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KABUL (Reuters) - Reuters photographer Omar Sobhani has covered many bombings in Kabul. Wednesday's militant attack that killed at least 80 people left scenes of particularly great carnage. "However much you see, these things still affect you strongly," he says.
Sobhani's photographs can be seen at reut.rs/2rIZ21r
Here is his account of the attack as it unfolded when he was on the way to work with colleagues, Mohammad Ismail, a photographer, and TV cameraman Mohammad Aziz.
"At first we thought it was an earthquake but we quickly realised it was a very big explosion. We were a couple of kilometers away and we could see a tower of smoke rising into the sky and drove straight to the scene.
"I got out and my two colleagues went to the hospital because we could already see people with blood-stained faces and clothes running past us.
"Normally when we get to the scene and need fast pictures, we’ll shoot something quickly on our smartphones and send them off at once. But this time, we decided to use our full cameras straight away.
"There was a lot of smoke and fire, and around 10 wrecked vehicles on the road. First, I had to make sure there wasn’t going to be any kind of follow-up attack, which is something that has often happened in the past. Once it looked clear I went towards the blast site.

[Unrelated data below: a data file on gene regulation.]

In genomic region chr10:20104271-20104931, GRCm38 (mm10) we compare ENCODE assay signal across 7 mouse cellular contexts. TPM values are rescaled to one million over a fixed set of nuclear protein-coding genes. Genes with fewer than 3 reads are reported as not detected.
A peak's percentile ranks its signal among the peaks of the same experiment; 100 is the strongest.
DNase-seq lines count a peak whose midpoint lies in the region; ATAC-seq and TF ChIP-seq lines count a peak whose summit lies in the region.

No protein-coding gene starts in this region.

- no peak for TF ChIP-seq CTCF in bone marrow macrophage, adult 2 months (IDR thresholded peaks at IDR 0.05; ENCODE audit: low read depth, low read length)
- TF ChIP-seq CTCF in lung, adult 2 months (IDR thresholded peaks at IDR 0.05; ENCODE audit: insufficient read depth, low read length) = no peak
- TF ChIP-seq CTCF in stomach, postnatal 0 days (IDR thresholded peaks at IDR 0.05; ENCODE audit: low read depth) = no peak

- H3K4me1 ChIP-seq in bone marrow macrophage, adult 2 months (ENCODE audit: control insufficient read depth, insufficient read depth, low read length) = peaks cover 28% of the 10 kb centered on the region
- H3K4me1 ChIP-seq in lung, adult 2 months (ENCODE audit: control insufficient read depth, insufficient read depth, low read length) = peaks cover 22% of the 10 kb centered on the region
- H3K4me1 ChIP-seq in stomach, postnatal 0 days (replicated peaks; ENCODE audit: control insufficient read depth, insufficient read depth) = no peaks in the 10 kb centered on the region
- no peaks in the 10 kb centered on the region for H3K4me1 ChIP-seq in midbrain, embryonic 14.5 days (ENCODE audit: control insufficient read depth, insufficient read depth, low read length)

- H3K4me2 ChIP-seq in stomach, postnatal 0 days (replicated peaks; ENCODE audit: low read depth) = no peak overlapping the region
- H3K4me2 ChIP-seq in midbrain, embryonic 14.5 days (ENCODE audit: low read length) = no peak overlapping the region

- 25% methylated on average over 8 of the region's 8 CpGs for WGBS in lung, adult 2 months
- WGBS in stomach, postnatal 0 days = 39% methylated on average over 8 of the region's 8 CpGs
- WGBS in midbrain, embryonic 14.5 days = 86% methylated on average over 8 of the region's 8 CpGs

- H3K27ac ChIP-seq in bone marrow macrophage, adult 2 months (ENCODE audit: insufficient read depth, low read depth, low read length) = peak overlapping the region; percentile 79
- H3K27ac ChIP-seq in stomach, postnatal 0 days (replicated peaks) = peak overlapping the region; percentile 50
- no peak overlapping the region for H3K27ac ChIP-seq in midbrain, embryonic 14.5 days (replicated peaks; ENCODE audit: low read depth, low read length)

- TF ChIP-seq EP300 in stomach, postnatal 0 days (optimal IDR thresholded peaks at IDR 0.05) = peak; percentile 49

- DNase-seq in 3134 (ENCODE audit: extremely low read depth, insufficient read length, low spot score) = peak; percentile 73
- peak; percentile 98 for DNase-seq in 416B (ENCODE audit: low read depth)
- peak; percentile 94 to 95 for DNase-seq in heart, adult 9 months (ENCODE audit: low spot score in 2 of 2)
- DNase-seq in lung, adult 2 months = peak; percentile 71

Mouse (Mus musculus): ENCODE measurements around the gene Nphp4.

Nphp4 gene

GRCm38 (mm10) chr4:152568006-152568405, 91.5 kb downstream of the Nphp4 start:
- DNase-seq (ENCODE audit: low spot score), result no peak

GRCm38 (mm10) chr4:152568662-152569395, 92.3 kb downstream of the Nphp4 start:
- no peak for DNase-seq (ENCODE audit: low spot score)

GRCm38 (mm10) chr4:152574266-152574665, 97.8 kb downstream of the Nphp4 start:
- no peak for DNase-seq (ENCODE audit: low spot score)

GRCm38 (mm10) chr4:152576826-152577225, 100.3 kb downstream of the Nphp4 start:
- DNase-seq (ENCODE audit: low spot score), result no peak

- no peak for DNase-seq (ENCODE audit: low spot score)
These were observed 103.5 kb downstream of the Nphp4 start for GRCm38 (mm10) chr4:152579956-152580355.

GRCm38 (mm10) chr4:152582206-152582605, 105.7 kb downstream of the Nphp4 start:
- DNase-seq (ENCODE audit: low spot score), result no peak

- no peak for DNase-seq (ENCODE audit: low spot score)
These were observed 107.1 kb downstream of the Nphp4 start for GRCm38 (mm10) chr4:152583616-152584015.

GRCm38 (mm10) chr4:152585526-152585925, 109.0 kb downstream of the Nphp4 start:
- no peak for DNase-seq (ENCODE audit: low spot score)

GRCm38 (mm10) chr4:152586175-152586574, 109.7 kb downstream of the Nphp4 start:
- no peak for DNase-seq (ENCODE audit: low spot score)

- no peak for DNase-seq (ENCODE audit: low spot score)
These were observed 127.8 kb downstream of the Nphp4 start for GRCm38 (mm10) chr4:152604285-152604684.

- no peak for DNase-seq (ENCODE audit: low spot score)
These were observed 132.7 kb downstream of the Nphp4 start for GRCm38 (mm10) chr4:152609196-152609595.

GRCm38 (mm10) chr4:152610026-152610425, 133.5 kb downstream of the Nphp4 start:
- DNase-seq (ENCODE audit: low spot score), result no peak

"I couldn’t see very much because of the smoke but I could hear a number of wounded people calling out and one man was talking on a mobile phone, telling friends where to find him.
"As I went forward, I came across a person lying on the ground. I shot four or five shots quickly and he started asking for help.
"I went to try to help him but security forces were arriving at the same time and pushed me back. I watched him being put into an ambulance and carried off.
"However much you see, these things still affect you strongly. I think about all these young people, women with blood on their faces and that night was very, very sad.
"I talked to my wife about it, all those people are members of a family as well. It’s very, very sad for me and for anyone who’s human."
Editing by Jeremy Gaunt